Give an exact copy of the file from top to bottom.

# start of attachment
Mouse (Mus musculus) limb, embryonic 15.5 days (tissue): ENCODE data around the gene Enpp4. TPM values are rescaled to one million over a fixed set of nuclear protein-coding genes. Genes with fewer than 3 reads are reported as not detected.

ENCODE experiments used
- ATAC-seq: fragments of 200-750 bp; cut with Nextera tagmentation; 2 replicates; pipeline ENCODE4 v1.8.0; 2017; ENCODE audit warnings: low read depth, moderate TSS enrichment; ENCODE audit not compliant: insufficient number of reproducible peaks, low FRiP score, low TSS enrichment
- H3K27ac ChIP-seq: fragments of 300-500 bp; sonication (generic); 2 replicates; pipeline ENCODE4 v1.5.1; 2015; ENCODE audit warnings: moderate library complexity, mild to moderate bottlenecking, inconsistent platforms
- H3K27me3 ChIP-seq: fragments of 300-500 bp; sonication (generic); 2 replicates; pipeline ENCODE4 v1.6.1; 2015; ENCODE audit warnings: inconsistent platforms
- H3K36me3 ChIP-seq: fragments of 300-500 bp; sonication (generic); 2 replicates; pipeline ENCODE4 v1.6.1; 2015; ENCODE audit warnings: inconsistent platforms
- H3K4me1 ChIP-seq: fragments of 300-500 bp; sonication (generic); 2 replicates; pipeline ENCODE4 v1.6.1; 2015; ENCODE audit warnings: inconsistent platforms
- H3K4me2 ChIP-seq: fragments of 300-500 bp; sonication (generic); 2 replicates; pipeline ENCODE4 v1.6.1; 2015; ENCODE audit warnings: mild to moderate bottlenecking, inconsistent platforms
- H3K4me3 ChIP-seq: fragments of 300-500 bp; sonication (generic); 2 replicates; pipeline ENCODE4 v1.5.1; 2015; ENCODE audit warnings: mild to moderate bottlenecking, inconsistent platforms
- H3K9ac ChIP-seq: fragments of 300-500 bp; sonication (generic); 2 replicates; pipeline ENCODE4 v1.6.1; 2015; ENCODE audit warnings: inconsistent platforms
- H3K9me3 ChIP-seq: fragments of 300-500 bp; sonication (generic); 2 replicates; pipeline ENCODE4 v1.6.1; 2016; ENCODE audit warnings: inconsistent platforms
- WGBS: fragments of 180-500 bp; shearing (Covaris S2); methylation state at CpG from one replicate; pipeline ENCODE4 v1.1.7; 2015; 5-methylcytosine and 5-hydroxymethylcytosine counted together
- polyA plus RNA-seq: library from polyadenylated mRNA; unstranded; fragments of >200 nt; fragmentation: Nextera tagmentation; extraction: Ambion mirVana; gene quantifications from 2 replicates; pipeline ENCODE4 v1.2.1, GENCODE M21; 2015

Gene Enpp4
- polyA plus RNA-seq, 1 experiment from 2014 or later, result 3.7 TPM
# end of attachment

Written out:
Mouse (Mus musculus) limb, embryonic 15.5 days (tissue): ENCODE data around the gene Enpp4. TPM values are rescaled to one million over a fixed set of nuclear protein-coding genes. Genes with fewer than 3 reads are reported as not detected.

ENCODE experiments used
- ATAC-seq: fragments of 200-750 bp; cut with Nextera tagmentation; 2 replicates; pipeline ENCODE4 v1.8.0; 2017; ENCODE audit warnings: low read depth, moderate TSS enrichment; ENCODE audit not compliant: insufficient number of reproducible peaks, low FRiP score, low TSS enrichment
- H3K27ac ChIP-seq: fragments of 300-500 bp; sonication (generic); 2 replicates; pipeline ENCODE4 v1.5.1; 2015; ENCODE audit warnings: moderate library complexity, mild to moderate bottlenecking, inconsistent platforms
- H3K27me3 ChIP-seq: fragments of 300-500 bp; sonication (generic); 2 replicates; pipeline ENCODE4 v1.6.1; 2015; ENCODE audit warnings: inconsistent platforms
- H3K36me3 ChIP-seq: fragments of 300-500 bp; sonication (generic); 2 replicates; pipeline ENCODE4 v1.6.1; 2015; ENCODE audit warnings: inconsistent platforms
- H3K4me1 ChIP-seq: fragments of 300-500 bp; sonication (generic); 2 replicates; pipeline ENCODE4 v1.6.1; 2015; ENCODE audit warnings: inconsistent platforms
- H3K4me2 ChIP-seq: fragments of 300-500 bp; sonication (generic); 2 replicates; pipeline ENCODE4 v1.6.1; 2015; ENCODE audit warnings: mild to moderate bottlenecking, inconsistent platforms
- H3K4me3 ChIP-seq: fragments of 300-500 bp; sonication (generic); 2 replicates; pipeline ENCODE4 v1.5.1; 2015; ENCODE audit warnings: mild to moderate bottlenecking, inconsistent platforms
- H3K9ac ChIP-seq: fragments of 300-500 bp; sonication (generic); 2 replicates; pipeline ENCODE4 v1.6.1; 2015; ENCODE audit warnings: inconsistent platforms
- H3K9me3 ChIP-seq: fragments of 300-500 bp; sonication (generic); 2 replicates; pipeline ENCODE4 v1.6.1; 2016; ENCODE audit warnings: inconsistent platforms
- WGBS: fragments of 180-500 bp; shearing (Covaris S2); methylation state at CpG from one replicate; pipeline ENCODE4 v1.1.7; 2015; 5-methylcytosine and 5-hydroxymethylcytosine counted together
- polyA plus RNA-seq: library from polyadenylated mRNA; unstranded; fragments of >200 nt; fragmentation: Nextera tagmentation; extraction: Ambion mirVana; gene quantifications from 2 replicates; pipeline ENCODE4 v1.2.1, GENCODE M21; 2015

Gene Enpp4
- polyA plus RNA-seq, 1 experiment from 2014 or later, result 3.7 TPM